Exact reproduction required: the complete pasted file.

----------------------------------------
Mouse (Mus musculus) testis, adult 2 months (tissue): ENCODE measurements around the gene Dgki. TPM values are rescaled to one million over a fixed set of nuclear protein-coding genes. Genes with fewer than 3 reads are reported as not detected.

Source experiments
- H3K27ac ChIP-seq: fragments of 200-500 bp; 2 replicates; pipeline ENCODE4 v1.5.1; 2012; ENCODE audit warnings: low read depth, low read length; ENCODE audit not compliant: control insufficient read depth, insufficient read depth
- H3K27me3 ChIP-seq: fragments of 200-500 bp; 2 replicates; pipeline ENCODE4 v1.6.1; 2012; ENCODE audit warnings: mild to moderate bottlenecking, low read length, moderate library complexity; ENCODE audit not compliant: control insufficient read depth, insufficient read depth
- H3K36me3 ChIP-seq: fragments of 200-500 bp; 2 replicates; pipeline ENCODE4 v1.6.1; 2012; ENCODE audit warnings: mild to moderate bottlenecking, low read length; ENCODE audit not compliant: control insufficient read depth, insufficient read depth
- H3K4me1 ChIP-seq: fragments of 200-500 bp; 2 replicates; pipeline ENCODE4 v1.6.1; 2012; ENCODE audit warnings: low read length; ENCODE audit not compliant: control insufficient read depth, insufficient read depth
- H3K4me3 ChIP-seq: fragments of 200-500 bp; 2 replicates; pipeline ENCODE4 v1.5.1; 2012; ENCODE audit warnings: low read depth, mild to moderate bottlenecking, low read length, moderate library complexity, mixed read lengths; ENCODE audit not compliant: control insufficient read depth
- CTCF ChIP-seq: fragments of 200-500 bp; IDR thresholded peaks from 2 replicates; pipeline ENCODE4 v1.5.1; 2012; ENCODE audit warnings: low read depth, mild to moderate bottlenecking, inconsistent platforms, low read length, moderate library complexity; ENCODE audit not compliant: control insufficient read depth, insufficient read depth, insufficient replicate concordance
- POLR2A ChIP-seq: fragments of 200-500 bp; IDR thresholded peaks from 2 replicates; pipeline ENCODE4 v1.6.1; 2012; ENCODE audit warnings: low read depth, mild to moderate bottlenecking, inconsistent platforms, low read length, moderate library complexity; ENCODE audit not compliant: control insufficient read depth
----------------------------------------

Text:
Mouse (Mus musculus) testis, adult 2 months (tissue): ENCODE measurements around the gene Dgki. TPM values are rescaled to one million over a fixed set of nuclear protein-coding genes. Genes with fewer than 3 reads are reported as not detected.

Source experiments
- H3K27ac ChIP-seq: fragments of 200-500 bp; 2 replicates; pipeline ENCODE4 v1.5.1; 2012; ENCODE audit warnings: low read depth, low read length; ENCODE audit not compliant: control insufficient read depth, insufficient read depth
- H3K27me3 ChIP-seq: fragments of 200-500 bp; 2 replicates; pipeline ENCODE4 v1.6.1; 2012; ENCODE audit warnings: mild to moderate bottlenecking, low read length, moderate library complexity; ENCODE audit not compliant: control insufficient read depth, insufficient read depth
- H3K36me3 ChIP-seq: fragments of 200-500 bp; 2 replicates; pipeline ENCODE4 v1.6.1; 2012; ENCODE audit warnings: mild to moderate bottlenecking, low read length; ENCODE audit not compliant: control insufficient read depth, insufficient read depth
- H3K4me1 ChIP-seq: fragments of 200-500 bp; 2 replicates; pipeline ENCODE4 v1.6.1; 2012; ENCODE audit warnings: low read length; ENCODE audit not compliant: control insufficient read depth, insufficient read depth
- H3K4me3 ChIP-seq: fragments of 200-500 bp; 2 replicates; pipeline ENCODE4 v1.5.1; 2012; ENCODE audit warnings: low read depth, mild to moderate bottlenecking, low read length, moderate library complexity, mixed read lengths; ENCODE audit not compliant: control insufficient read depth
- CTCF ChIP-seq: fragments of 200-500 bp; IDR thresholded peaks from 2 replicates; pipeline ENCODE4 v1.5.1; 2012; ENCODE audit warnings: low read depth, mild to moderate bottlenecking, inconsistent platforms, low read length, moderate library complexity; ENCODE audit not compliant: control insufficient read depth, insufficient read depth, insufficient replicate concordance
- POLR2A ChIP-seq: fragments of 200-500 bp; IDR thresholded peaks from 2 replicates; pipeline ENCODE4 v1.6.1; 2012; ENCODE audit warnings: low read depth, mild to moderate bottlenecking, inconsistent platforms, low read length, moderate library complexity; ENCODE audit not compliant: control insufficient read depth